Fascinating interview with Jane Jacobs. Jacobs is the author of one of the most important books to be written on American urban life.
EW: You wrote your 1961 book The Death and Life of Great American Cities when you were living in New York. You said, “Most of the material for these musings was at my front door.” In your case, I think the front door was, and still is, more than a metaphor. It neatly captures your own special qualities as a thinker and a writer because it’s open, it’s curious, it’s down-to-earth. You’re famous for helping us look at familiar things in a new way. I think one critic said your books are principally about what one could see if one opened one’s eyes. How did you come by that attitude, do you think, to be so observant or naturally inquisitive?
JJ: A couple of weeks ago, I finished writing an introduction to one of Mark Twain’s books, The Innocents Abroad, which is being reissued by the Modern Library. One thing I was struck by in reading it, was how much Twain emphasized that what he was trying to do was tell readers what they might see if they looked with their own eyes. He inveighed at great length against guidebooks and people who believed the guidebooks instead of what they were seeing. So this is an old problem. I suppose it comes from people wanting to be correct and not trusting themselves, fearing they’ll seem like uneducated country bumpkins in his day, if they told what they saw and how it struck them. I don’t remember ever being forced to wear those sorts of blinders when I was a child. Children do report what they see. If they’re not pooh-poohed and are listened to respectfully, grown-ups usually hear something interesting. That’s a way of encouraging people to look with their own eyes.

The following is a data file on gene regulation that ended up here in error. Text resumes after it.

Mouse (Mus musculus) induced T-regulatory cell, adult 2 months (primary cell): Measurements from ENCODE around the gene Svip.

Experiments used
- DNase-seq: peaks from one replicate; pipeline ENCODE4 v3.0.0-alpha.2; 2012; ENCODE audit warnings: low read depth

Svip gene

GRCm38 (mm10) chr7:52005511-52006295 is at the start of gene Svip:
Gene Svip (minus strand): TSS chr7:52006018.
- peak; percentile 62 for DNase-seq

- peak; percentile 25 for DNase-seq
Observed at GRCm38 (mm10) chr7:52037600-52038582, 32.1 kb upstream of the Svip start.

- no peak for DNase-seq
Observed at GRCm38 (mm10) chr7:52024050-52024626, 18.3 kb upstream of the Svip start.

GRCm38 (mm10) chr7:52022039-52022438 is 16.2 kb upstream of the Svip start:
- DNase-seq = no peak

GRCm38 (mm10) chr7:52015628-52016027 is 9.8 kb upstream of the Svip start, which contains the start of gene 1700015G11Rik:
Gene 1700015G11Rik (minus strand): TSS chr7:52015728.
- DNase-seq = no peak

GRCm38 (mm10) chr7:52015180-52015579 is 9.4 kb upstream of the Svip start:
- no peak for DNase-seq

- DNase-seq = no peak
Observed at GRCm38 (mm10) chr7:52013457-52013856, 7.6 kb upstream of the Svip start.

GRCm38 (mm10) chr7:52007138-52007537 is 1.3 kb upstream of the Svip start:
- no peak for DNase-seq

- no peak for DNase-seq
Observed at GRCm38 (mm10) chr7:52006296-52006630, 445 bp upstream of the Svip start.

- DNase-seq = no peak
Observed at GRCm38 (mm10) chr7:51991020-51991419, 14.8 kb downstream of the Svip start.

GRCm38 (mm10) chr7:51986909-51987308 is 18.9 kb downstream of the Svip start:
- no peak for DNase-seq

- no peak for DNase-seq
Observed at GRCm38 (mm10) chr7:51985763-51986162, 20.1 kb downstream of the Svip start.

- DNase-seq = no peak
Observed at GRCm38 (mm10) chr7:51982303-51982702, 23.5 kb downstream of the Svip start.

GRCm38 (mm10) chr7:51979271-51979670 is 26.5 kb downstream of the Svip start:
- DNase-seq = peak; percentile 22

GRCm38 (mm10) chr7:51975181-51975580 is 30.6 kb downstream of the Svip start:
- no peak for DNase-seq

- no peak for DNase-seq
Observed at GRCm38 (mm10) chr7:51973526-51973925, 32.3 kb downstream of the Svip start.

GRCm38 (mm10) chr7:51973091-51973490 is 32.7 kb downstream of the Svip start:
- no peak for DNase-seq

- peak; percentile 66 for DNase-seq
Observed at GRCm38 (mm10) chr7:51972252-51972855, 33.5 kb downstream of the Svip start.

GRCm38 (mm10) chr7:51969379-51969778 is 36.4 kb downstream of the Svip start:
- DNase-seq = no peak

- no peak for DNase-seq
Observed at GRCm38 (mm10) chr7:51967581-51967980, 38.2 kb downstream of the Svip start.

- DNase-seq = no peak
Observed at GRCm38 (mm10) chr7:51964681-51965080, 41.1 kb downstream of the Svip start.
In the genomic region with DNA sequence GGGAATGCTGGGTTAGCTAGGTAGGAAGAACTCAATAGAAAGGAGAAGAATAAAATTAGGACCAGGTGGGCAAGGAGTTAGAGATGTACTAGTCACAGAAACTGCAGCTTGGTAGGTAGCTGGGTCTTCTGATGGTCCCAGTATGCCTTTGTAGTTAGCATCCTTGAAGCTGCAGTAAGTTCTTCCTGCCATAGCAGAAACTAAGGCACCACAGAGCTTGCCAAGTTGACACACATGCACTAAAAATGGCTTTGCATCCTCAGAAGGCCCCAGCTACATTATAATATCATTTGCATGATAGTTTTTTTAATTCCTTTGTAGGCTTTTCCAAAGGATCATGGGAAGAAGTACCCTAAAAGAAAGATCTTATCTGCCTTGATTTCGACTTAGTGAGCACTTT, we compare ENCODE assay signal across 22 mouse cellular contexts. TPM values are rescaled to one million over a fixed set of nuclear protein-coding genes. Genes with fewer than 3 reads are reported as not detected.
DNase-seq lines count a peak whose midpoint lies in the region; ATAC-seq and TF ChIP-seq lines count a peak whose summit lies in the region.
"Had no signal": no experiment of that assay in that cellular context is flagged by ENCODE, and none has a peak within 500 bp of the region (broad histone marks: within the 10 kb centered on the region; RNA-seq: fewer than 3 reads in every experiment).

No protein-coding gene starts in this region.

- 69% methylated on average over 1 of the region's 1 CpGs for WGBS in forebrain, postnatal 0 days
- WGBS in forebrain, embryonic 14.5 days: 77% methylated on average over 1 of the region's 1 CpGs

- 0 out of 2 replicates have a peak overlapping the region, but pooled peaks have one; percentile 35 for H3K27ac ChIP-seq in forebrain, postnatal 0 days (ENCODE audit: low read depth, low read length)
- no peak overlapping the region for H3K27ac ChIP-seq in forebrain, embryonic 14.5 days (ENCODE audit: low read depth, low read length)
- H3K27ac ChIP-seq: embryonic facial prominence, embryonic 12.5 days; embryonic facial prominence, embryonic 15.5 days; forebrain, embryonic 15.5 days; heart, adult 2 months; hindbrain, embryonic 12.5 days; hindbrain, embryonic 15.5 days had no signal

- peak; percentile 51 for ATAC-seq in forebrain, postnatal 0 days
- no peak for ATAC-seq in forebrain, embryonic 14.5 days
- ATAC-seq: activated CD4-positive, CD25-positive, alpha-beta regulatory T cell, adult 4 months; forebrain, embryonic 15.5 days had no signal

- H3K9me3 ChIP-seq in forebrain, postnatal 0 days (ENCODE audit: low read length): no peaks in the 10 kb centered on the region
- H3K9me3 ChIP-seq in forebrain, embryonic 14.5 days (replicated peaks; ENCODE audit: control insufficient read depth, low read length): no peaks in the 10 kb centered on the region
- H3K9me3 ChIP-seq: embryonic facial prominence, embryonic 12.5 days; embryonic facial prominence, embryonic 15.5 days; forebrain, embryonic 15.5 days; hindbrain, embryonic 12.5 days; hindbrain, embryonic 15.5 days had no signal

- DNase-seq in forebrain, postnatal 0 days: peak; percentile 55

Still curious? In the more than forty years since the publication of her groundbreaking book The Death and Life of Great American Cities, her influence has been extraordinary—not only on architects, community workers, and planners but also on Nobel Prize–winning economists and ecologists.